NFS: Couldn't you just as easily shoot on a 4K camera and degrade the image, add some digital film grain, and color correct? Wouldn't it look more or less the same?
David: I've been doing some tests, and yes, technically it gets you to that kind of look, but with more dynamic range, but at the end of the day, each camera sensor and camera sees the world slightly differently. Again, I'm no scientist or anything, but they all are nuanced and have slightly different ways of seeing the world, so it's kind of interesting to play with an old forgotten camera and see how it helps you see differently.
"SD is just plain weird and no one really does it because they think you need to use tape with it. They don't know you can just record the video out to a recorder like the PIX or the Samurai or nanoFlash."
NFS: Nowadays, it's all about 4K and UHD—getting the highest resolution possible. What are the benefits of shooting on an SD camera? Do you think there's untapped potential there?
David: For me, it's not so much about resolution from the 4K and UHD cameras; it's their dynamic range and how to capture skin tones. That's why I love the Alexa and my Sony F65. And when I shoot on the F65, I always use diffusion. Always. It's too sharp. Which is fine, because on 35mm film, a lot of DPs would put pantyhose over the lens. 35mm is sharp too. Sharpness is different, though, with film; it's randomized in some way, whereas digital has a more constant sharpness. Some people love it, some people hate it. Depends on the project.
SD is just plain weird and no one really does it because they think you need to use tape with it. They don't know you can just record the video out to a recorder like the PIX or the Samurai or nanoFlash. If you like it, you can get a system for around $600 tops (including lenses). I used it to shoot a long interview; Super 8mm cameras only go for 5 minutes, but this guy goes for 45 hours if you want it to.
NFS: What are some drawbacks of shooting on an SD camera? I know not being able to swap out lenses without using a 35mm adapter would be a major one....
David: Well, you get laughed at a lot. You are limited to 2/3' sensors, which don't allow you to get as much shallow depth of field. (And don't we all love shallow depth of field?) Some lenses are interchangeable, but there are only, I think, a few that can go on them, like Zeiss DigiZooms and Zeiss DigiPrimes. Or you have to use a 35mm adapter, like a P+S technic Pro35 adapter, which costs God knows how much these days. But with that you can put on 35mm lenses—however, the thing loses probably 2 stops of light, and the cameras are only around 400 ASA to start with, so you are down to 200 ASA—which is not that fun to shoot with. It's old school, I guess.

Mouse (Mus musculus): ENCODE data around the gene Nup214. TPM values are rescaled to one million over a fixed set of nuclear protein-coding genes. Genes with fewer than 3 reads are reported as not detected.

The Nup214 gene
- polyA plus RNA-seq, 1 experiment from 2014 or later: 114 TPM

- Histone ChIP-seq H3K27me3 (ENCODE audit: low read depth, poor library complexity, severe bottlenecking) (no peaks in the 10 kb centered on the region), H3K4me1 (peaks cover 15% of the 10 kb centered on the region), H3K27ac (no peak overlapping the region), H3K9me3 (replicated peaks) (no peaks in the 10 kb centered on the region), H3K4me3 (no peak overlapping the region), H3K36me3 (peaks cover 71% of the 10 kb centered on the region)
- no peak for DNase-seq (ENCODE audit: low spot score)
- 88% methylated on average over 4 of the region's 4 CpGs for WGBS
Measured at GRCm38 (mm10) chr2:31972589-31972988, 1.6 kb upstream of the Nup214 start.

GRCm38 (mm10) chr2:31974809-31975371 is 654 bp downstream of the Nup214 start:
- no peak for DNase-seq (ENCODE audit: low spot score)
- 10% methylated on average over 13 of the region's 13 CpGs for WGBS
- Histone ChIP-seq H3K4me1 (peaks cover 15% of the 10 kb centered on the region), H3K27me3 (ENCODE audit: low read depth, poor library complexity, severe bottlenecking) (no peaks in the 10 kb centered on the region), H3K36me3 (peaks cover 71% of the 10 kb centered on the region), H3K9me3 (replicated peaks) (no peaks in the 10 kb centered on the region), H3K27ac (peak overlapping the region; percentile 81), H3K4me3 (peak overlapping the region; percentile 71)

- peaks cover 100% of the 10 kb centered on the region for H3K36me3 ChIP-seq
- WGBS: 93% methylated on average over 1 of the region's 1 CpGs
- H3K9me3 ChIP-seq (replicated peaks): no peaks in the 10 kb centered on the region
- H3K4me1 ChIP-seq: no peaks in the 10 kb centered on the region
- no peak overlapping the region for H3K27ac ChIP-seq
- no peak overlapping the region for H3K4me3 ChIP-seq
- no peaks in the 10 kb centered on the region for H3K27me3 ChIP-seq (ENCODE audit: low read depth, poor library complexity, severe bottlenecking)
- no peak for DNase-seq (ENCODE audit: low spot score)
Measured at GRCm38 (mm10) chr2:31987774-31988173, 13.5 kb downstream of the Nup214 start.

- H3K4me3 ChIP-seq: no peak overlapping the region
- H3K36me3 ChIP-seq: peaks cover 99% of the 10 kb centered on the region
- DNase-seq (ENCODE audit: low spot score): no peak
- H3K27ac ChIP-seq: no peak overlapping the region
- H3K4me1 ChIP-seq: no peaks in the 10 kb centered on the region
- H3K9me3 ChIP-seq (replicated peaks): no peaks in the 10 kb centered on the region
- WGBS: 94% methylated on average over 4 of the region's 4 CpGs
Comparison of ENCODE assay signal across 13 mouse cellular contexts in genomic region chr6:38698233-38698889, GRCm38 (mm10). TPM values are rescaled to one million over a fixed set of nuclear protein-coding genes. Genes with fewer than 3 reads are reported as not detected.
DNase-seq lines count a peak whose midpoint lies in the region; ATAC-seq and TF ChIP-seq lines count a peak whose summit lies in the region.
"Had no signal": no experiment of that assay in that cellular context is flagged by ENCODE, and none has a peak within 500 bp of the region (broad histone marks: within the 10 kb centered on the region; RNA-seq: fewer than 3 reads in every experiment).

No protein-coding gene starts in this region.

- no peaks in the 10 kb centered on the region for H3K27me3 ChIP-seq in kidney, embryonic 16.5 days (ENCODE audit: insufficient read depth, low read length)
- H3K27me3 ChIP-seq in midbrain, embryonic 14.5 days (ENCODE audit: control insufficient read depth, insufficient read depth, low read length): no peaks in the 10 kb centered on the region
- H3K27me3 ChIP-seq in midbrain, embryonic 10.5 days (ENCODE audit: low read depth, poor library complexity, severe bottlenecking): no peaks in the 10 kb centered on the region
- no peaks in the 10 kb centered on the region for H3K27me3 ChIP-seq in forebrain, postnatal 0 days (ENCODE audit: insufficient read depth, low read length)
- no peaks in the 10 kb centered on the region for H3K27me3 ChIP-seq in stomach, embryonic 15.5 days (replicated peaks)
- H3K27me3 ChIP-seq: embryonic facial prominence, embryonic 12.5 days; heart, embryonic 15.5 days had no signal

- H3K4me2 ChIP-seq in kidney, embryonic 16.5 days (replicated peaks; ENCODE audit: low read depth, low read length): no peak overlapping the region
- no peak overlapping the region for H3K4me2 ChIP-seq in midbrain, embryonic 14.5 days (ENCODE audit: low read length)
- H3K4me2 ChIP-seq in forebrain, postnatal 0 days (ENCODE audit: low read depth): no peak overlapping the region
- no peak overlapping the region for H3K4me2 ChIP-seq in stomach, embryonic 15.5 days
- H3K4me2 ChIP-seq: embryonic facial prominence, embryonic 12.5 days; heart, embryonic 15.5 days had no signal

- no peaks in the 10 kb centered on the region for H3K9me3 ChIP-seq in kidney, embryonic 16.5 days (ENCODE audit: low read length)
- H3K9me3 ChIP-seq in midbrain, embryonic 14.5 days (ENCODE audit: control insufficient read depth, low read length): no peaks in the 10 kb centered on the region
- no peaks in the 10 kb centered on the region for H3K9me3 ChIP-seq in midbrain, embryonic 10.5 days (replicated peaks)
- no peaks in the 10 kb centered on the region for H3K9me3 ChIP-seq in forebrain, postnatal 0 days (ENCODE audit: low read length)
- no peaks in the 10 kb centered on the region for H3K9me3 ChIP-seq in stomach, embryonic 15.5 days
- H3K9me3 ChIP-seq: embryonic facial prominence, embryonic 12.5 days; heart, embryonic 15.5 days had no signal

"That's the beauty of filmmaking: you never know if you are going down an interesting new path or if it's just one giant mistake. As long as you're having fun experimenting, that's the important part."
Maybe I am an idiot for choosing to experiment in SD. Maybe it's just a weird hang-up from when I first started shooting. Longing to go back in time to the good old days of 2004, when I was king of the world!
NFS: Do you think that resolution is just as much a stylistic/creative choice as camera placement, color grading, and lighting?
David: I don't know, actually. I think resolution is tied into so many other aspects of camera technology that resolution can't be taken out of the picture. I know resolution affects image processing and pixel size and color and all that, but it's a complex relationship. I think it just comes down to this: if you like the SD look and it reminds you of 16mm or 8mm, then go for it. If it feels right, then do it!
NFS: Personally, I really like the look of SD footage. It's imperfect, unpredictable, and leaves more to the imagination.
David: There is something kind of strange and rebellious about it. As the whole world becomes obsessed with 4K and now 6K and 8K (thank you, RED), saying that you are going to shoot at 480p or 480i, or as the kids call it 0.4k, that's pretty interesting and sure to raise eyebrows. But maybe all of this can just be done in post. That's the beauty of filmmaking: you never know if you are going down an interesting new path or if it's just one giant mistake. As long as you're having fun experimenting, that's the important part. Who cares whatever you did to achieve what you wanted. If you like the look of it, then keep shooting with it!